I've been a Newsweek reader and subscriber for more than a half century and of course I haven't always been appreciative of all their regular columnists. I haven't ever in fact, but none the less, people like George Will or the current counterpoise to rational thinking, Niall Furguson, haven't made me cancel my subscription as I've threatened to do on occasion. But you can't fight progress and you can't fight the kind of decay progress leaves in its wake and the magazine that once published some of the best political writing and news reporting in America has been fighting a losing battle. Advertising revenue is drying up in the slow economy and advertisers may feel they get a bigger bang and a bigger audience elsewhere.
The venerable publication was sold last year and combined with The Daily Beast. Controversial editor in chief Tina Brown, known for saving The New Yorker a few years back hasn't been able to save Newsweek or stem the flight of advertising revenue -- or as I might speculate, stem the rising illiteracy and unwillingness to read objective journalism and I read this morning that as of the end of this year, Newsweek will cease to put out a print edition. Alas.
I had been meaning to write this week about the noticeable trend toward being 'fair and balanced' in Newsweek and indeed almost every other slowly sinking print publication by including a measure of snarky, sulfurous vituperation to balance out any accurate reportage or fact based opinion that will irritate the delusional Right, as if there actually were two sides to arithmetic or an alternate and opposite history despite the accuracy of the record. I was going to chastise Ms. Brown for the October 15th cover story "Heaven is Real" pandering, once again, to irrational beliefs, but at least for Newsweek, the Mayans were correct. It's the end of an era.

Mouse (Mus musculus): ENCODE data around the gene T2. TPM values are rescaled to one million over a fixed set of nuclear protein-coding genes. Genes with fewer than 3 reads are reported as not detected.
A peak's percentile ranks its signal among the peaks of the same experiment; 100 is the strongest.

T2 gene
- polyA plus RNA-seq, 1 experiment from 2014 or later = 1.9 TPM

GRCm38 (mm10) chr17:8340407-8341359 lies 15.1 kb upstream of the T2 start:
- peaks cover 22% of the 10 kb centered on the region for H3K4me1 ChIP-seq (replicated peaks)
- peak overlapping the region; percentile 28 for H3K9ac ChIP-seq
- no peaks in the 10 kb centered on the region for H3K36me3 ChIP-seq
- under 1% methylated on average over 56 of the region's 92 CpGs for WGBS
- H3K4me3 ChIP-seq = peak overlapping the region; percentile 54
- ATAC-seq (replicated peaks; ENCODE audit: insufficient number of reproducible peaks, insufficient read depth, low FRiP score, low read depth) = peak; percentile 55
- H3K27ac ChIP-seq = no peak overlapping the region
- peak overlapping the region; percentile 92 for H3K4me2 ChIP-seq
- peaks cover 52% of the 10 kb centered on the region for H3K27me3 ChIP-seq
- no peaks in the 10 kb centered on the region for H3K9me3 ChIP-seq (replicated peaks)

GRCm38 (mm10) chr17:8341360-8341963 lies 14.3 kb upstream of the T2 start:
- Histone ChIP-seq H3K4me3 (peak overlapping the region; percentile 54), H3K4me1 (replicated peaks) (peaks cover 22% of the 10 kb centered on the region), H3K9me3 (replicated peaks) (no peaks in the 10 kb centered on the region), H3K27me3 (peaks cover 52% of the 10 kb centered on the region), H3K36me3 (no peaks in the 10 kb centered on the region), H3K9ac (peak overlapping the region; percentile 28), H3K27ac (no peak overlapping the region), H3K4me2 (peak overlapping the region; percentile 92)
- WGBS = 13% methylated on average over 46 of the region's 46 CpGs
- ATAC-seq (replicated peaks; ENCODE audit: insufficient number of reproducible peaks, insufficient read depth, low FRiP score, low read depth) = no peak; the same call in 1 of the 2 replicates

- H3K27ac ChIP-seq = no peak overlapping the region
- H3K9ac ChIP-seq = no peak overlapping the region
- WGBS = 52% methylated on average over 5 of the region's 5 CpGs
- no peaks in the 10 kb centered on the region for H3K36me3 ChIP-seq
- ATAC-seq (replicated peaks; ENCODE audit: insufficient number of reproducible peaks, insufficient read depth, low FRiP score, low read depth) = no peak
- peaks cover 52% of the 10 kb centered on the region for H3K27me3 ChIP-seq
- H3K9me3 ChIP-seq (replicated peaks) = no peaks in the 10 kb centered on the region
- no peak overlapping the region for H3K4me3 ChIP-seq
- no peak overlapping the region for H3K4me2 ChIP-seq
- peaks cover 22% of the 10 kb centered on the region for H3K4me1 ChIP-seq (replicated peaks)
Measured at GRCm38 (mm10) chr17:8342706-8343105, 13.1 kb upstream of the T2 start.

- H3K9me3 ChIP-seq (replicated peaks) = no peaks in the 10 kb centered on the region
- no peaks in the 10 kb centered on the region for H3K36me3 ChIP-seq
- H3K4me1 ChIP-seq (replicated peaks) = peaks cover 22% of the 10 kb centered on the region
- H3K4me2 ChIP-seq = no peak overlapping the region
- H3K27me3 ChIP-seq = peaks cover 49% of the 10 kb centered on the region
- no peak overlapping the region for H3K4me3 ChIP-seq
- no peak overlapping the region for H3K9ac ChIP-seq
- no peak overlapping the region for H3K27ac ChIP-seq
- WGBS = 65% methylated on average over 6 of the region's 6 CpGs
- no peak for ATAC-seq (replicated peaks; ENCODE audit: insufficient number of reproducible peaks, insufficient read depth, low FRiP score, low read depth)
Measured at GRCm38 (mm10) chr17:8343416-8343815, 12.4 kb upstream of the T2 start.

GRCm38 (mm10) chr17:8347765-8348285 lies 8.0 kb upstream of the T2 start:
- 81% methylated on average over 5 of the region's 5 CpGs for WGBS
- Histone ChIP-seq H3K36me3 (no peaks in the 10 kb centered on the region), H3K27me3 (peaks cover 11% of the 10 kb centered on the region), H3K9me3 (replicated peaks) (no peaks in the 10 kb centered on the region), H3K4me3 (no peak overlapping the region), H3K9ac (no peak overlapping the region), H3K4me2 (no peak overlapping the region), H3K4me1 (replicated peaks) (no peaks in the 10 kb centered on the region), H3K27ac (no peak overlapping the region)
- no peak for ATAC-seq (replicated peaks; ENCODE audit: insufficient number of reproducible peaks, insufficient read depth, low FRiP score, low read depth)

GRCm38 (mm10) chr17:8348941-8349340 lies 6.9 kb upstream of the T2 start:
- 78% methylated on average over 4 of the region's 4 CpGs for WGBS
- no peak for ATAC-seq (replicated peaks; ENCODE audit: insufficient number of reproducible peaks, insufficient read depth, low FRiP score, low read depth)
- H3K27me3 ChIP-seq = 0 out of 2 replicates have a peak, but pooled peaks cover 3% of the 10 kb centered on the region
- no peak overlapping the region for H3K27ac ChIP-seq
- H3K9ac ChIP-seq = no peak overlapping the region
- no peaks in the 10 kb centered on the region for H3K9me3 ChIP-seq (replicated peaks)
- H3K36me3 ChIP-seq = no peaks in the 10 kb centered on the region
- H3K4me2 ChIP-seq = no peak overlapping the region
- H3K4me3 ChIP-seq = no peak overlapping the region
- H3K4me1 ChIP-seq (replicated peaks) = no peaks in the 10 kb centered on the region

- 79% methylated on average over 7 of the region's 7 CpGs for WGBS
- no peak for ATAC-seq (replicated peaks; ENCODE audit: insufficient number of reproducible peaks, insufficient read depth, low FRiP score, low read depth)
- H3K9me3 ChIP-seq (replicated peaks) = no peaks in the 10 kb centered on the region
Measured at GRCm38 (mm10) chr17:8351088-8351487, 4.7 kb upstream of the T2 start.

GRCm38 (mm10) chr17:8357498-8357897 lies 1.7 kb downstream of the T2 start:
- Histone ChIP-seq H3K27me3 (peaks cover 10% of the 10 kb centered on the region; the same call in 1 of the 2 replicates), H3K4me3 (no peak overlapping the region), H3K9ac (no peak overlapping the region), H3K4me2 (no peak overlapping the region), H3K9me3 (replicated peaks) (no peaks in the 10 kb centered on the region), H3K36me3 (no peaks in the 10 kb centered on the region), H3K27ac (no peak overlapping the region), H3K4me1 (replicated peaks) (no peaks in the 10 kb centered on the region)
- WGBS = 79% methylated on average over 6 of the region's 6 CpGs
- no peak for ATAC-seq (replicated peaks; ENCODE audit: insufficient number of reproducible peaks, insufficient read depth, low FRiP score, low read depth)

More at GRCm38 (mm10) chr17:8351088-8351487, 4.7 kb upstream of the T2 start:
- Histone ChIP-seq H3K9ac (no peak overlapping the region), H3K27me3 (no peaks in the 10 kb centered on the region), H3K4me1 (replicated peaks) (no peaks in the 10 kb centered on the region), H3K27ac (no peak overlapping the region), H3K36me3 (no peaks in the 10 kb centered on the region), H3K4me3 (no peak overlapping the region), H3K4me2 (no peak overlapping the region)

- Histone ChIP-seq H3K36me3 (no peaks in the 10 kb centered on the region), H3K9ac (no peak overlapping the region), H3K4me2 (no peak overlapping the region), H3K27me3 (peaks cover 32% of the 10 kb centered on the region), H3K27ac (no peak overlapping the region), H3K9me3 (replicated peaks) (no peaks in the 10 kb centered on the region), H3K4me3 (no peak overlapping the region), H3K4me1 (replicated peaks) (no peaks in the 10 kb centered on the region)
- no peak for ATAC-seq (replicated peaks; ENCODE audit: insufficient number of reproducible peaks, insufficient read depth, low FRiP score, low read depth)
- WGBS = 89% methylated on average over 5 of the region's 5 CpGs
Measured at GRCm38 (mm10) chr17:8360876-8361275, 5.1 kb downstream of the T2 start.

It may be more of a dignified end however, than being bought up by Darth Murdoch or some corporation controlled by the Koch brothers or Karl Rove. They plan to continue on the Web and I plan to read them but I can't say I don't have a feeling of loss or a suspicion that the future of Journalism is not the improvement of journalism but more like a large, dark cave full of screaming voices.